- Heinrich Bott : The fire of the old grammar school in Hanau (= supplement to the Hanauer Anzeiger ). August 14, 1925.
- Heinrich Bott: On the history of the high state school in Hanau . In: Hanauisches Magazin. Part 1: 16 (1937), pp. 71-75; Part 2: 17 (1938), pp. 62-64; Part 3: 18 (1939), pp. 33-40.
- Heinrich Bott: The professors of the High State School in Hanau 1665–1812. In: Communications of the Hessian Family History Association . 7, 3rd Darmstadt 1942.
- Philipp Braun: On the history of the Hanau high school. In: Königliches Gymnasium zu Hanau, previously the “Hohe Landes-Schule” commemorative publication to commemorate the 300th anniversary of the institution. Hanau 1907, pp. 1-33.
- Philipp Braun: Illustris Scholae Hanoviensis leges et album civium academicorum inde from anno 1665 usque ad annum 1812. Lechleder & Stroh, Hanau 1895/96 ULB Düsseldorf .
- Artur Griesbach u. a. (Ed.): Festschrift for the 350th anniversary of the High State School on July 18, 1957 . Frankfurt 1957.
- Helmut Winter u. a. (Ed.): Festschrift for the 375th anniversary of the High School Hanau (1607–1982). Hanau 1982.
- Artur Griesbach: Report on the anniversary celebration that the High State School Hanau held to commemorate its founding as a reformed pedagogy illustrious on July 18, 1607 in connection with the 300th anniversary of the former municipal high school, founded as a Lutheran grammar school in 1647, on August 18. July 1947.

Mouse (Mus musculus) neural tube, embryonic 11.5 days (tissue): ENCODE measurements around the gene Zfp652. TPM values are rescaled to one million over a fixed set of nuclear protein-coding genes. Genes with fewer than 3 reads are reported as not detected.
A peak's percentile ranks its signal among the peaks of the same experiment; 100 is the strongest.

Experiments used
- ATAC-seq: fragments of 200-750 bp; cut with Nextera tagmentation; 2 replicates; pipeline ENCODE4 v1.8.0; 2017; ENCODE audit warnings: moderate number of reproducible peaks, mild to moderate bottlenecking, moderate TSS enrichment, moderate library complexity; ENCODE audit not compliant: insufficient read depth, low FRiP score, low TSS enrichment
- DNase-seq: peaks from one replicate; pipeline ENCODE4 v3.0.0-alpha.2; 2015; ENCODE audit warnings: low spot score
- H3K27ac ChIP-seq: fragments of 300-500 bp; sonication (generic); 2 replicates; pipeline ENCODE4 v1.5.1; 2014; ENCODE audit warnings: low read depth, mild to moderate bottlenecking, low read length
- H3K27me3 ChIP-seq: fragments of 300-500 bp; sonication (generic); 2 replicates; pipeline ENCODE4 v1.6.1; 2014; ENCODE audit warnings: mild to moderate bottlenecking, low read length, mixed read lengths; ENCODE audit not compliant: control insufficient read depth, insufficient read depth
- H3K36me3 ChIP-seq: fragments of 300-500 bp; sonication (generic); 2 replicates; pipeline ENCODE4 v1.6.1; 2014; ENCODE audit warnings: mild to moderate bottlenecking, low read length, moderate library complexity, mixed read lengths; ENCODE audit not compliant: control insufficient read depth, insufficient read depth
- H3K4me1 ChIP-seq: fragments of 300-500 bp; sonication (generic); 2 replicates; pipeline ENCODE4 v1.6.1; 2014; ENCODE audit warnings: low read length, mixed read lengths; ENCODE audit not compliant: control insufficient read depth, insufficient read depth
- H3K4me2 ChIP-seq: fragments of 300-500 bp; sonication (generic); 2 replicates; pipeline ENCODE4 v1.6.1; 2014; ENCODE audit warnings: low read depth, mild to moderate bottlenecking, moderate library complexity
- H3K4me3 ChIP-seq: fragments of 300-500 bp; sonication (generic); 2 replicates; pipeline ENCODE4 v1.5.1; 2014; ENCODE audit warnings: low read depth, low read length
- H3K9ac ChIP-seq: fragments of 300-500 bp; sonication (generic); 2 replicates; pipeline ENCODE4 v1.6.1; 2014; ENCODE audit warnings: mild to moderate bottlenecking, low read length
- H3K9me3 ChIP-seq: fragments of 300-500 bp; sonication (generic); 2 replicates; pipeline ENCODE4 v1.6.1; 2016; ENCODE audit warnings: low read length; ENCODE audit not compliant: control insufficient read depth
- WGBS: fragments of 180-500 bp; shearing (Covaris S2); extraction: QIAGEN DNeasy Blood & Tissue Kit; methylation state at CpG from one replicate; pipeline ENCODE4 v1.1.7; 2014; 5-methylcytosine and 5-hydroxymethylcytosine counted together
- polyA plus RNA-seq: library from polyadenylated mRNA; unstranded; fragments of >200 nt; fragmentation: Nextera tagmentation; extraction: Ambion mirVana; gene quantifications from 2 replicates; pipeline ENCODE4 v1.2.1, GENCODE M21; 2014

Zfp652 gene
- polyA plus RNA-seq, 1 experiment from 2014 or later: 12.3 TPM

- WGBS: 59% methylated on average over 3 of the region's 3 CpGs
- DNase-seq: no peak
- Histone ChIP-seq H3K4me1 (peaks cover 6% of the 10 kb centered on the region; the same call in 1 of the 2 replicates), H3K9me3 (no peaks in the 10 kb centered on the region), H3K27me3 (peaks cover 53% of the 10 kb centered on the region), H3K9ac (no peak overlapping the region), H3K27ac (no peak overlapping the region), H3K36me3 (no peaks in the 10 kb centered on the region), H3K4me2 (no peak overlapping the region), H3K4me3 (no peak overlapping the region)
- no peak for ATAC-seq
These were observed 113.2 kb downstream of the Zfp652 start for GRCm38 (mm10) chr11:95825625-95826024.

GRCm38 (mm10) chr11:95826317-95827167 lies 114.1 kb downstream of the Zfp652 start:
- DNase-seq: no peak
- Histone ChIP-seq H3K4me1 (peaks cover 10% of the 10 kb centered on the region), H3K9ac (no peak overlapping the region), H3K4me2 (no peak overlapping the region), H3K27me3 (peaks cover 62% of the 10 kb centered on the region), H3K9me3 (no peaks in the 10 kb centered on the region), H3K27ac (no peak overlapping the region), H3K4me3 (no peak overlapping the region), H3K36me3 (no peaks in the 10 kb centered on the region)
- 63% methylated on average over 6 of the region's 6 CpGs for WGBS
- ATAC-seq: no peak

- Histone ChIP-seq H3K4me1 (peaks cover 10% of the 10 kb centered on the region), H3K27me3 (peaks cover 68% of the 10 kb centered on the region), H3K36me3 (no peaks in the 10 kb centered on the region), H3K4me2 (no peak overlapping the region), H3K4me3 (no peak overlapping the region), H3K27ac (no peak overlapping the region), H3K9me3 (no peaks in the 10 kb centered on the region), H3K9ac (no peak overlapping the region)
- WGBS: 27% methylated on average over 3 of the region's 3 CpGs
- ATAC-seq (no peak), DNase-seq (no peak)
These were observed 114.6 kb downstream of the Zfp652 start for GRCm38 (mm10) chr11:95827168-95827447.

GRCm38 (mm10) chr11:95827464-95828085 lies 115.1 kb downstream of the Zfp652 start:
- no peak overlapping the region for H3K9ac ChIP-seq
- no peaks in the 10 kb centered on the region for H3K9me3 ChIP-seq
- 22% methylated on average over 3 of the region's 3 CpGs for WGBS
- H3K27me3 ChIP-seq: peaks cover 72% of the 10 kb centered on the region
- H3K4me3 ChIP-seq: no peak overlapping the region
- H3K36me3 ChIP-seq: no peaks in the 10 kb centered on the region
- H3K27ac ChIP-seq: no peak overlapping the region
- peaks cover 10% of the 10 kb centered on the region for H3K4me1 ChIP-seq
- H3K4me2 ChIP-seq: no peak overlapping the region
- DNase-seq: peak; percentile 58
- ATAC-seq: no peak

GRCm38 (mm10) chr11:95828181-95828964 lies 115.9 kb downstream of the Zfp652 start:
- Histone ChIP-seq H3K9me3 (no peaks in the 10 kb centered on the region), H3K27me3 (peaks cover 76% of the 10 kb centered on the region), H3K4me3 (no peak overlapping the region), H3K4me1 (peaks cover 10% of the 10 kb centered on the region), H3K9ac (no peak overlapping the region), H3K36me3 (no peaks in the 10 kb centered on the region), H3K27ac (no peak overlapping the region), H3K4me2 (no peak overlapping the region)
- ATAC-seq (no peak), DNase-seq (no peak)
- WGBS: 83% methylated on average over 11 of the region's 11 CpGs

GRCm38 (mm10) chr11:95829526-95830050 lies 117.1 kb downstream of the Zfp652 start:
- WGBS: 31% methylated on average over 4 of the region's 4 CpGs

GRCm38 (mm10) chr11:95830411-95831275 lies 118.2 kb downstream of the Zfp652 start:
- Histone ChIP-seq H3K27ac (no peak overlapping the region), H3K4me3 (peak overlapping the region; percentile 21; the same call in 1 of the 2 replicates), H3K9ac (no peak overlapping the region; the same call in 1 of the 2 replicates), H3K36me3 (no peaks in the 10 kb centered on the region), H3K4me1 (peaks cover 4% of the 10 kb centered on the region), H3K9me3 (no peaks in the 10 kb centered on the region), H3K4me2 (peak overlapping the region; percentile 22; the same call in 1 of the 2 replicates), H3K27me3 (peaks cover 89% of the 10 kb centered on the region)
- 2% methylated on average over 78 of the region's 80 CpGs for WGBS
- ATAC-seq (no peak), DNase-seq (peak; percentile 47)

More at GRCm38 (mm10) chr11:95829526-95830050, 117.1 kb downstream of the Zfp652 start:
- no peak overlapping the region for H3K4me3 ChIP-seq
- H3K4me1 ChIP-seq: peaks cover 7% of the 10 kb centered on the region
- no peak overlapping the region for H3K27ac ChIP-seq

- Carl Heiler: History of the state high school in Hanau (formerly "Hohe Landesschule") in the first decades of its existence from 1607 to 1665 with excerpts from the institution's files of the later period (= commemorative publication for the inauguration of the new building of the high state school in Hanau). 1925.
- Royal high school in Hanau, previously the "High State School". Festschrift for the commemoration of the 300th anniversary of the institution. Hanau 1907.
- Fried Lübbecke : Hanau. City and county. Cologne 1951.
- Eckhard Meise : Tolerance: Philipp Ludwig II. Count of Hanau-Munzenberg and the Jews. In: New magazine for Hanau history . 2007, pp. 3-57.
- Karl Wilhelm Piderit: [Festschrift for the bicentenary of the Hanau grammar school]. Hanau 1865 LHB Fulda .
- Karl Wilhelm Piderit: Speech to celebrate the bicentenary of the high school in Hanau . Hanau 1865 LHB Fulda .
- Karl Wilhelm Piderit: History of the inauguration celebration of the high school in Hanau on February 21, 1665 in memory of the anniversary celebration on February 21, 1865. Hanau 1865 LHB Fulda .